The recently launched Tumblr blog, Experimental Music on Children’s TV, is the work of Mike Haley from the cassette podcast Tabs Out. Though the project features contemporary shows, the most fascinating entries are YouTube clips of earlier children’s programming. We see Mister Rogers playing an ARP Soloist (the Pro version was used by Vangelis and Tangerine Dream); we hear a frenetic, minimalist Philip Glass mini-opera for geometric groupings of animated circles in a Sesame Street short. Advertising composer Suzanne Ciani, a protégé of synthesizer builder Don Buchla and computer-music innovator Max Mathews, appeared on 3-2-1 Contact in 1980, to demonstrate the use of an Oberheim OB-X and a Sequential Circuits Prophet 5. REDEFINE chatted with Haley about the runaway success of EMoCTV and the inspiration behind it.

Experimental Music on Children's TV Blog (EMoCTV)

“The response has been pretty great, which is sort of mind-blowing,” says Haley of the project. “I have a bad habit of starting stupid Tumblrs and Twitter accounts. An idea pops in my head, I make a blog for it, post a few things, and after a week or so, it has run its course and I forget about it. That’s basically what I thought EMoCTV was going to be, but people seemed to dig it right away.”

On the fourth or fifth day after the blog’s creation, he noticed it had a thousand followers; before long, the number was up to five thousand. Ad Hoc took notice, then FACT, Vice’s The Creators Project, and The Onion’s A.V. Club. Haley has heard The Wire may run a piece on EMoCTV in its next issue – and he calls the Tumblr’s popularity “pretty tight” for a venture he claims “no one will remember in a few months.”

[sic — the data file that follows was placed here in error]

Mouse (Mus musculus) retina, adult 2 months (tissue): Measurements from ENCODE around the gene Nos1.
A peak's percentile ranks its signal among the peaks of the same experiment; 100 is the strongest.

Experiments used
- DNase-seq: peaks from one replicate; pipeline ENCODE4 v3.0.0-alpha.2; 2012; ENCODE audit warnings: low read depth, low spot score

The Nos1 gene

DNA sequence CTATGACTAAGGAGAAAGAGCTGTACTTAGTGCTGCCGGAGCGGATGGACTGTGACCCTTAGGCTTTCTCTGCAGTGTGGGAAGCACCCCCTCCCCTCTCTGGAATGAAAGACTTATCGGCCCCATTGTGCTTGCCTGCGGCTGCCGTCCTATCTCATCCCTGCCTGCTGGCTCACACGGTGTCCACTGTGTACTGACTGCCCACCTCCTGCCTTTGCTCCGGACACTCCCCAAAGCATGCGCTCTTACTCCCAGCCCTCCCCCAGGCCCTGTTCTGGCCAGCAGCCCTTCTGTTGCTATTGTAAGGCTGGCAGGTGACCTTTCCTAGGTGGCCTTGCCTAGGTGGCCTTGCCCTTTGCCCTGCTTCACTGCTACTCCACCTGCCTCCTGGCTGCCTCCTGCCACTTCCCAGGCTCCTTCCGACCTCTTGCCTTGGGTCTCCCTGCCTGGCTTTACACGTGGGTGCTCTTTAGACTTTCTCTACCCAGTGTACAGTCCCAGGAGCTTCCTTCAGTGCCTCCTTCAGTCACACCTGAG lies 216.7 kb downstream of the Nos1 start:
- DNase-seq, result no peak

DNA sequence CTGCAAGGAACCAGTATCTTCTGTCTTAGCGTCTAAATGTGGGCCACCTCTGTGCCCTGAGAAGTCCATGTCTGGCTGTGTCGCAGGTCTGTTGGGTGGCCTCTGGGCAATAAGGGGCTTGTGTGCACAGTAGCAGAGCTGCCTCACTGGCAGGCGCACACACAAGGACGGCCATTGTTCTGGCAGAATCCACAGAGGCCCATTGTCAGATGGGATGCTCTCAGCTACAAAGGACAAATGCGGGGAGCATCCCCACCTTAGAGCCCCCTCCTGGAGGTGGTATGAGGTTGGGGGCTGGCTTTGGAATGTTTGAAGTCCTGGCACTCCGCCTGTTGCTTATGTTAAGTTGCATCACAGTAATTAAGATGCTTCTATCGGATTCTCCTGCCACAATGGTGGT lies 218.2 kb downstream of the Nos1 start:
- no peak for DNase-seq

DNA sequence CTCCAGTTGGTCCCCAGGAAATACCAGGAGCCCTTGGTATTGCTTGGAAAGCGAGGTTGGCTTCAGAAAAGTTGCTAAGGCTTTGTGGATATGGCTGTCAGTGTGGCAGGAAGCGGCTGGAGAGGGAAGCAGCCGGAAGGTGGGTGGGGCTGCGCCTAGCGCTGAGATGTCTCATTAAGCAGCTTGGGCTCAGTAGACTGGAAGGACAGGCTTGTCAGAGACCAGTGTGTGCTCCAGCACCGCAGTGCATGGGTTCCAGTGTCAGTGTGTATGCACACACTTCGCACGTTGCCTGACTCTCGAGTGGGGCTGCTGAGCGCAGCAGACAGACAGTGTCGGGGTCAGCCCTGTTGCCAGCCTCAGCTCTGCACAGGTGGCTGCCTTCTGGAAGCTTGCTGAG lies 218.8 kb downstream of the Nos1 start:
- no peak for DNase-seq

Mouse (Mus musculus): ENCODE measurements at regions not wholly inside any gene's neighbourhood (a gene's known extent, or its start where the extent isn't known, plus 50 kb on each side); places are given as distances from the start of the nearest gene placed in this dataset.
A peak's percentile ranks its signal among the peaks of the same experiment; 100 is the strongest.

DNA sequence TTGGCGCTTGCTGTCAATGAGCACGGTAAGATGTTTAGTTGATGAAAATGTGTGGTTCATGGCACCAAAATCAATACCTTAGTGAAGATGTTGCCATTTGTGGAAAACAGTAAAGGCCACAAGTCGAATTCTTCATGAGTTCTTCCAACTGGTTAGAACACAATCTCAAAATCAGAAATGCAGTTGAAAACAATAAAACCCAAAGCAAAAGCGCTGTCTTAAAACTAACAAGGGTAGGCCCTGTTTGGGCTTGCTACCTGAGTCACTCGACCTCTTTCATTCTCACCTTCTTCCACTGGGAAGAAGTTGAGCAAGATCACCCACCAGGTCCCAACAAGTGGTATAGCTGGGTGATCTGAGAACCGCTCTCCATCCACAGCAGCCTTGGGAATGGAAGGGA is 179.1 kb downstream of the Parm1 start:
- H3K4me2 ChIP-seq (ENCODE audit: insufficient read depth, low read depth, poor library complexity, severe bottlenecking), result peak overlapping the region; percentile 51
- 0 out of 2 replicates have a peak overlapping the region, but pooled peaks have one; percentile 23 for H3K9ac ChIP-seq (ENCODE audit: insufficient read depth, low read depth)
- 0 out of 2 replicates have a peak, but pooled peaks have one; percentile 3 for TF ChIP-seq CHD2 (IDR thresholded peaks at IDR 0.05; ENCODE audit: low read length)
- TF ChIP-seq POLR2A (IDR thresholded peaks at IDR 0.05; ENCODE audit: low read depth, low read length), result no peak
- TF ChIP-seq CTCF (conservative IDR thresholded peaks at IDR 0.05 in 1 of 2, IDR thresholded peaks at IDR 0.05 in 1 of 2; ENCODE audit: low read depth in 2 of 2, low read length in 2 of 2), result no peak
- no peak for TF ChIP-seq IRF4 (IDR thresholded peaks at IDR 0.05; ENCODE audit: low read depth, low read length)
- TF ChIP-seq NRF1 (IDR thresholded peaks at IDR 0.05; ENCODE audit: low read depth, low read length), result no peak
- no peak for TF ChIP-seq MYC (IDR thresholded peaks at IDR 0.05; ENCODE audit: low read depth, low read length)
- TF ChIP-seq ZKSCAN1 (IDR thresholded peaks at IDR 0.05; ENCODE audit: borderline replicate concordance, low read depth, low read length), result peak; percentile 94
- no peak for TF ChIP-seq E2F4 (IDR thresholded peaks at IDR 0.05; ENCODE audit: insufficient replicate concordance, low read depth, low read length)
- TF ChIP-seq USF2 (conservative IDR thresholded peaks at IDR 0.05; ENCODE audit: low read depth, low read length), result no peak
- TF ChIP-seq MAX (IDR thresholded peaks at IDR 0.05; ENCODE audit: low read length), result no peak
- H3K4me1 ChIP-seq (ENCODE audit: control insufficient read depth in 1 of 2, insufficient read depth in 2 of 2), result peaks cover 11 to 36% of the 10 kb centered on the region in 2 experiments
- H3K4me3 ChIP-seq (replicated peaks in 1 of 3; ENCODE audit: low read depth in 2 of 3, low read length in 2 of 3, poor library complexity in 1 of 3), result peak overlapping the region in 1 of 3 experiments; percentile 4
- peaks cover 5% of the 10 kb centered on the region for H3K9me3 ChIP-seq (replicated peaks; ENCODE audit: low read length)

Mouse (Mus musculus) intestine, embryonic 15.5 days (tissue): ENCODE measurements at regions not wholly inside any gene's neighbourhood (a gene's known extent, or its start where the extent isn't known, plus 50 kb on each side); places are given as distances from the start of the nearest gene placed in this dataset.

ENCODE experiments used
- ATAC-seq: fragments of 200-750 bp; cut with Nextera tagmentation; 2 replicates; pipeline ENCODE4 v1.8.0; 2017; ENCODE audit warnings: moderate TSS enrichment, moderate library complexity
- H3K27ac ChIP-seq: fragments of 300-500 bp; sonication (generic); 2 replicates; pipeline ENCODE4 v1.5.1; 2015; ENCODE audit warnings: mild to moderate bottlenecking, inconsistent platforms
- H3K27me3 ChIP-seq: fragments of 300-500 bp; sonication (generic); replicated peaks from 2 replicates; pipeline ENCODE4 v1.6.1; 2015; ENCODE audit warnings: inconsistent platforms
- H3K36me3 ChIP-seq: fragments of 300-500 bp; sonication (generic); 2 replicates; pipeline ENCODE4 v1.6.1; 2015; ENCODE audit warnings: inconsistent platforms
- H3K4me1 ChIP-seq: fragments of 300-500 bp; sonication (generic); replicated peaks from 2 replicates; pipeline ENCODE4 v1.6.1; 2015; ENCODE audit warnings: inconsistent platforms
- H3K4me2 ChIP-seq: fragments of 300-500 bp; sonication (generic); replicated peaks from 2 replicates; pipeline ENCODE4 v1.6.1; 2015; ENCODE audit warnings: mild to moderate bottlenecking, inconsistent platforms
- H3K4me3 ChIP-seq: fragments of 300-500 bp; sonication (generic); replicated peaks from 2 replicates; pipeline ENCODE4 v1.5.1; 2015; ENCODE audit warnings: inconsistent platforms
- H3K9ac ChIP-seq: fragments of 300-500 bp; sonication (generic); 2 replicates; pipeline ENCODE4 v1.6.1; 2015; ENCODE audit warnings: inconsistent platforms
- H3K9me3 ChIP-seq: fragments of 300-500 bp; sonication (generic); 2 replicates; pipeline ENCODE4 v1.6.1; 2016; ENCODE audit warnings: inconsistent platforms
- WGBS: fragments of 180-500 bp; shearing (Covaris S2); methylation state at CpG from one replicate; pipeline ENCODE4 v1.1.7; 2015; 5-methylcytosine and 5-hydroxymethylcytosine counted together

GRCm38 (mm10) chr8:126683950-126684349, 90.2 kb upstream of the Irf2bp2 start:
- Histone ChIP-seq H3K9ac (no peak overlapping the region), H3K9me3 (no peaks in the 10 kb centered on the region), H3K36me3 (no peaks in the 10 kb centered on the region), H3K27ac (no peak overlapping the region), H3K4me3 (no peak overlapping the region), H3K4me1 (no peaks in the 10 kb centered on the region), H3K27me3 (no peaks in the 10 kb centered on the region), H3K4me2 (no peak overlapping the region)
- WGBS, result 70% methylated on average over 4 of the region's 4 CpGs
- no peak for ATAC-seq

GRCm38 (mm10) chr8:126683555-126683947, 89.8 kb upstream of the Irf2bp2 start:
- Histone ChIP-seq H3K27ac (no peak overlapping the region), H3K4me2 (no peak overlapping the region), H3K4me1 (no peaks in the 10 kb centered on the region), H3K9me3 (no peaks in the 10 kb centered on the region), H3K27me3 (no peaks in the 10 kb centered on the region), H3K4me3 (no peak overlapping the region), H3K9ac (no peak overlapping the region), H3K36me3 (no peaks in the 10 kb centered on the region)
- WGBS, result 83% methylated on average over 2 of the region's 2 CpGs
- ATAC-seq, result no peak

Haley had long known about several of the clips he would eventually post to Experimental Music on Children’s TV. His 3-year-old daughter, Tabitha, was the impetus for the Tumblr — he showed her a few of the videos and she “dug ‘em.” After stumbling upon more things in the same vein, he decided to start a collection.

A childhood fan of Sesame Street, Zoobilee Zoo, and Reading Rainbow, Haley admits he has no memory of the experimental music appearances that would populate his blog as an adult. He had never heard of one of EMoCTV’s entries, The Ghost of Faffner Hall, a 1989 U.K. series that aired in America and had its puppets designed by Jim Henson’s Creature Shop.

Thomas Dolby gets enthusiastic about oscillators and filters on The Ghost of Faffner Hall:

Haley’s initial research process started with Google searches (“Sesame Street, Herbie Hancock”) and branched out to episode lists on iMDB. He says he has visited Muppetpedia so much that he’s “probably on some sort of weird list.”

Though Experimental Music on Children’s TV is a one-person job, Haley has had other people contribute ideas. A friend, Chris Donofrio, is in a relationship with the daughter of Steve Horelick, who made the music for Reading Rainbow and Shining Time Station. Donofrio knew about Horelick’s guest spot on Reading Rainbow — showing off the Fairlight CMI — and was able to come up with a clip. Haley mentions another friend, Witchbeam, who is “sort of the spiritual advisor for the site,” offering advice when Haley plays it “too loose” (a YouTube video of Deerhoof on Pancake Mountain, for example, got the thumbs down).